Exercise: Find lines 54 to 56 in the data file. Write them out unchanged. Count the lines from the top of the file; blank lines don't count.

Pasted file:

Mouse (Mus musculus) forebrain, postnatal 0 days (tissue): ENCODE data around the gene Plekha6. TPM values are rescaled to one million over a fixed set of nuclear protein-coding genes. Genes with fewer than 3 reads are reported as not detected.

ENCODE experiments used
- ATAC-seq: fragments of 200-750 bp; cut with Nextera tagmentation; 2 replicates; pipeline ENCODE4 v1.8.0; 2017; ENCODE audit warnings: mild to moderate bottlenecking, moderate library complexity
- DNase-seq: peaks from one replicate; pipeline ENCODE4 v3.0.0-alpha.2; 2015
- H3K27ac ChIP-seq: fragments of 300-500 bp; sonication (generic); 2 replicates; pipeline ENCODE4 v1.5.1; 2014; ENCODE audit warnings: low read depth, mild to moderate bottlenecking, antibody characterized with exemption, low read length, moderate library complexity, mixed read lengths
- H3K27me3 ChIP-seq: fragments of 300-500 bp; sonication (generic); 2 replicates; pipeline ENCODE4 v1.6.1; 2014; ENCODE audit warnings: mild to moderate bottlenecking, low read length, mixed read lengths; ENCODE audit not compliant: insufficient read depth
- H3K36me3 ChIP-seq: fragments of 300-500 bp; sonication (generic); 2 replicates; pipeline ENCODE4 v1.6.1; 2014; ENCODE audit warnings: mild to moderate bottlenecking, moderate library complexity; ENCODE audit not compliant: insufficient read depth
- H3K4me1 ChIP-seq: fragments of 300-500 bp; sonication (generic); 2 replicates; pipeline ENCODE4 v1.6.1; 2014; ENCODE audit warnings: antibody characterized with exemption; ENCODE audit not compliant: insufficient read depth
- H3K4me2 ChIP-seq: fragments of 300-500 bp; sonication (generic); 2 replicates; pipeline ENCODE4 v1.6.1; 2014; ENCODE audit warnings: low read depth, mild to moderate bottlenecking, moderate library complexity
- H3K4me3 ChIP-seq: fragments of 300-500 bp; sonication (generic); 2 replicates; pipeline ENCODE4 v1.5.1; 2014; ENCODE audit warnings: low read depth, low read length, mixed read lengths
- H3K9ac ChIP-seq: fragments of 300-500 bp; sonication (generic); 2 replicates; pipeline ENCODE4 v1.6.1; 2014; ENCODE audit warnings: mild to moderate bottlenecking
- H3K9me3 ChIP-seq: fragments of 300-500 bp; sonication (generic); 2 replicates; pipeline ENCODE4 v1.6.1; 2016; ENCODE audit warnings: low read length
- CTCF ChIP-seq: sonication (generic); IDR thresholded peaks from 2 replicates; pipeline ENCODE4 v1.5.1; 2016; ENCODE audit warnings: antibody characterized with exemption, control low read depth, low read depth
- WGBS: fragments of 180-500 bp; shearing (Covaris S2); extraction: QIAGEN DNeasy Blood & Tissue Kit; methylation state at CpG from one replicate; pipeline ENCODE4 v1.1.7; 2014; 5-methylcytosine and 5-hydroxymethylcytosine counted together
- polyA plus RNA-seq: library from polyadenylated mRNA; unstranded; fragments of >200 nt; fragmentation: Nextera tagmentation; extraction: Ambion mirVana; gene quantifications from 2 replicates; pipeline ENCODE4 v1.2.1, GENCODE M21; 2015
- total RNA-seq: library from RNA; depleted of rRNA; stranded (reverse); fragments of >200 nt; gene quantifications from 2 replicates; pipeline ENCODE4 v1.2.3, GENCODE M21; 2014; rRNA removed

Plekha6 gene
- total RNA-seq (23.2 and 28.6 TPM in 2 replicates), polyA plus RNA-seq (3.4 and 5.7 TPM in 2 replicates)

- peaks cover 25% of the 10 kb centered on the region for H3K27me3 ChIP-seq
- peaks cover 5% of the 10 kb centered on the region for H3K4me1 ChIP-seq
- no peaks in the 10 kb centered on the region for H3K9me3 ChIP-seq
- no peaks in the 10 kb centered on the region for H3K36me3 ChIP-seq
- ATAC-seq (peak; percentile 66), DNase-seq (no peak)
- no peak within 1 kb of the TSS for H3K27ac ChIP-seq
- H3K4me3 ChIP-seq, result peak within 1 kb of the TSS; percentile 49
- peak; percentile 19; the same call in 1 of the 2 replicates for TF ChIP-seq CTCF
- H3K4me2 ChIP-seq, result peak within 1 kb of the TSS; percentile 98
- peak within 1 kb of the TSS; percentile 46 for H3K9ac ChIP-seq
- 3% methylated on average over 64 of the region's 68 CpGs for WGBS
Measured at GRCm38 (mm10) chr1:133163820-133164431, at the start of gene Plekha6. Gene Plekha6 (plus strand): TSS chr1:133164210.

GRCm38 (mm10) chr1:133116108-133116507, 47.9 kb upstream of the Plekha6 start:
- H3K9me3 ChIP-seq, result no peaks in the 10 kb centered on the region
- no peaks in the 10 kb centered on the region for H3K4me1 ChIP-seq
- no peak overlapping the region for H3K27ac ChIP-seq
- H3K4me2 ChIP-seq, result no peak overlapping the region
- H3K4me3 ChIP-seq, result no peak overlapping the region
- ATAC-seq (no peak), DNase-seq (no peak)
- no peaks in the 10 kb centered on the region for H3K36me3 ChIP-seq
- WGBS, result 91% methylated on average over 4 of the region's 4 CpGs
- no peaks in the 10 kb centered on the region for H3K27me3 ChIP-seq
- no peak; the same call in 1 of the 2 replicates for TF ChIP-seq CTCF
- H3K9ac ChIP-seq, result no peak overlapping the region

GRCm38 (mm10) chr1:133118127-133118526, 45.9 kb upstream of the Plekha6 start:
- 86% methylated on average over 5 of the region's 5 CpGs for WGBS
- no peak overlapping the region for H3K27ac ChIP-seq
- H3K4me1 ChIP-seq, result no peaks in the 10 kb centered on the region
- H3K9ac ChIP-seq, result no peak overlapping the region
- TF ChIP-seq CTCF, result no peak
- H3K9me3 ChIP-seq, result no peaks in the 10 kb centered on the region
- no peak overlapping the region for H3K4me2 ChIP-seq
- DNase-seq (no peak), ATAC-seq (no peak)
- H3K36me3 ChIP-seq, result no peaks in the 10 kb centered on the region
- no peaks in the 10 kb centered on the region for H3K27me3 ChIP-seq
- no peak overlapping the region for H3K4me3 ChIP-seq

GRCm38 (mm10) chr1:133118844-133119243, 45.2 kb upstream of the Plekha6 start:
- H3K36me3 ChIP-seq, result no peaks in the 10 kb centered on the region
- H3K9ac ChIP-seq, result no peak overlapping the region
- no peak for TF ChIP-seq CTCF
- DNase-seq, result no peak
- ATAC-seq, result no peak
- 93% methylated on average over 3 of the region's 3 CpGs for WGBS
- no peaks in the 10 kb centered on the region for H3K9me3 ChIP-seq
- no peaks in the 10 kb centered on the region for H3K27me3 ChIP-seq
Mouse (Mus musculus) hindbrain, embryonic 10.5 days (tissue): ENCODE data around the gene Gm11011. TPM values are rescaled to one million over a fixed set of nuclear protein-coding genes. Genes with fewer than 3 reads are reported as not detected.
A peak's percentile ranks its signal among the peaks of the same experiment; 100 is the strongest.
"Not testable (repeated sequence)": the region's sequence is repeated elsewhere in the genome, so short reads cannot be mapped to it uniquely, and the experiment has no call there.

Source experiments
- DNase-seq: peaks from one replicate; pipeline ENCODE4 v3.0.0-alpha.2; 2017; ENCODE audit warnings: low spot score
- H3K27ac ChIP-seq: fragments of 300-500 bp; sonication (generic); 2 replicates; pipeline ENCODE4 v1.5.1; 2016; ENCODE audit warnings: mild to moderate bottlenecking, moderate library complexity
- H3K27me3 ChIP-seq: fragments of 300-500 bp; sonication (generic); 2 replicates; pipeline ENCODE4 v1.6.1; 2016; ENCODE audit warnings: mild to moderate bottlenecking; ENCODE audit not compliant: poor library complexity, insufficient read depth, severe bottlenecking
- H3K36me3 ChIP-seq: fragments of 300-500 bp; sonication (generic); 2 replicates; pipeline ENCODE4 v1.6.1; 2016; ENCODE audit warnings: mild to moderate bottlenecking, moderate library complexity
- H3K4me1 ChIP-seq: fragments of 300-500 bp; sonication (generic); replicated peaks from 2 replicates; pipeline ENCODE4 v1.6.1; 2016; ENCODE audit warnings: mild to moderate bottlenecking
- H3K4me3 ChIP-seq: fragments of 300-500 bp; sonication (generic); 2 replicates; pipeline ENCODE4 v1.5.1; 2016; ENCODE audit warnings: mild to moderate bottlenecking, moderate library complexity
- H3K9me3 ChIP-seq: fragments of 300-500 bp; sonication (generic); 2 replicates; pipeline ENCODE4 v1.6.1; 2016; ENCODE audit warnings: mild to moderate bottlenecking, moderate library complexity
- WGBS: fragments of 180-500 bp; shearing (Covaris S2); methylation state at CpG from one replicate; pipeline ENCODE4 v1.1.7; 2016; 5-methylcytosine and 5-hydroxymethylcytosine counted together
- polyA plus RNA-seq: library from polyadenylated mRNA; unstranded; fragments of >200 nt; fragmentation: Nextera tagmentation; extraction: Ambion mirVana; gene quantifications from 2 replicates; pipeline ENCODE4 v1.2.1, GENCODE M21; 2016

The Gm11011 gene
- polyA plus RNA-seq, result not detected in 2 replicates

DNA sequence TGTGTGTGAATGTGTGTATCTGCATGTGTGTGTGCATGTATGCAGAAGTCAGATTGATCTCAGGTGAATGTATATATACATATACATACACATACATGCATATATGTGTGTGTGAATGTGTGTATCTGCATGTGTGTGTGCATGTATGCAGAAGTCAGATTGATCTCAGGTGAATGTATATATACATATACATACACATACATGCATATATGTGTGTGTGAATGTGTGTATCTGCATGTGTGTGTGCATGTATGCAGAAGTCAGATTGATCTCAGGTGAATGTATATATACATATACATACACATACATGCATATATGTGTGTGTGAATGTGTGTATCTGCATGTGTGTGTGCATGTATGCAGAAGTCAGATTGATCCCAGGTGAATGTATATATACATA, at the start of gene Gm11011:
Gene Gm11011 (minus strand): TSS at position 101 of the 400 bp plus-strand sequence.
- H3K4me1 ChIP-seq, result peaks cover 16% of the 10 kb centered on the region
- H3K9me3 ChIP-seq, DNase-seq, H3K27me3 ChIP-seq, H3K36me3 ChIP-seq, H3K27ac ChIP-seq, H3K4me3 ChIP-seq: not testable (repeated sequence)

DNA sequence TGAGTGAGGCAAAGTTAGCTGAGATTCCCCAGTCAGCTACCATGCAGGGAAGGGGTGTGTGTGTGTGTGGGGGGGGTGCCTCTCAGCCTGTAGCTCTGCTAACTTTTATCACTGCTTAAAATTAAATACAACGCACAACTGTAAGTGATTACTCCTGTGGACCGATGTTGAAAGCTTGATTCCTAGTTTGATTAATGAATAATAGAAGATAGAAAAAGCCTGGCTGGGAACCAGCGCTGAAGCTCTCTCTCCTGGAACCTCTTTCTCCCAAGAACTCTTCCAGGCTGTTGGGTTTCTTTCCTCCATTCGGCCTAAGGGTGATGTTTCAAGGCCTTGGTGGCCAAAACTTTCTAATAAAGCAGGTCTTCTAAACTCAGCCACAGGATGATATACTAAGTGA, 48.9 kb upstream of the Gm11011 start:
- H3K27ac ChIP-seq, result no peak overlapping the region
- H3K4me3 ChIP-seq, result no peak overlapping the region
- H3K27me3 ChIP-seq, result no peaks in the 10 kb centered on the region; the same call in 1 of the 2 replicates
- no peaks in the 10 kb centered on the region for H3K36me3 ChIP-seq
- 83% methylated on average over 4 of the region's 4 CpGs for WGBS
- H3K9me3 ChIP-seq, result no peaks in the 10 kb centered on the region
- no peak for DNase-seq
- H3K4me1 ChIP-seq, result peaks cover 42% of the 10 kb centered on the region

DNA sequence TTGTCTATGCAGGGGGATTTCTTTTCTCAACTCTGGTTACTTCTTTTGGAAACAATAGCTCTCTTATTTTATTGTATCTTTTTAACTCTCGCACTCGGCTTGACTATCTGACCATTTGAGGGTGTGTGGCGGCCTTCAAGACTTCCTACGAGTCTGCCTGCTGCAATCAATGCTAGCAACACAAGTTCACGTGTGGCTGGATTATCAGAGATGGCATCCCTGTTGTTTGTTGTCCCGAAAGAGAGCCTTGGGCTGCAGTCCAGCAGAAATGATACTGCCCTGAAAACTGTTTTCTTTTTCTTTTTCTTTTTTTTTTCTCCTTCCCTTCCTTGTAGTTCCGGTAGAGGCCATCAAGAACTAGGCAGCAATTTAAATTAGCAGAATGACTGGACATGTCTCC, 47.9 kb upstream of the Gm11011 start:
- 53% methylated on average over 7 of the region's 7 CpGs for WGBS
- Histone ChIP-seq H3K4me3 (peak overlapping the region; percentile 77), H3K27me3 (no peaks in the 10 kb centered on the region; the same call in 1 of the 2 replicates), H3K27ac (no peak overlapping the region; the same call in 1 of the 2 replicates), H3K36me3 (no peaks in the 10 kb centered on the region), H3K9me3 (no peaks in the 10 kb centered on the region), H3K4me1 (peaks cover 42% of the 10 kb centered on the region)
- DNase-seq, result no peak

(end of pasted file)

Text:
- no peak overlapping the region for H3K4me3 ChIP-seq

GRCm38 (mm10) chr1:133118844-133119243, 45.2 kb upstream of the Plekha6 start:
- H3K36me3 ChIP-seq, result no peaks in the 10 kb centered on the region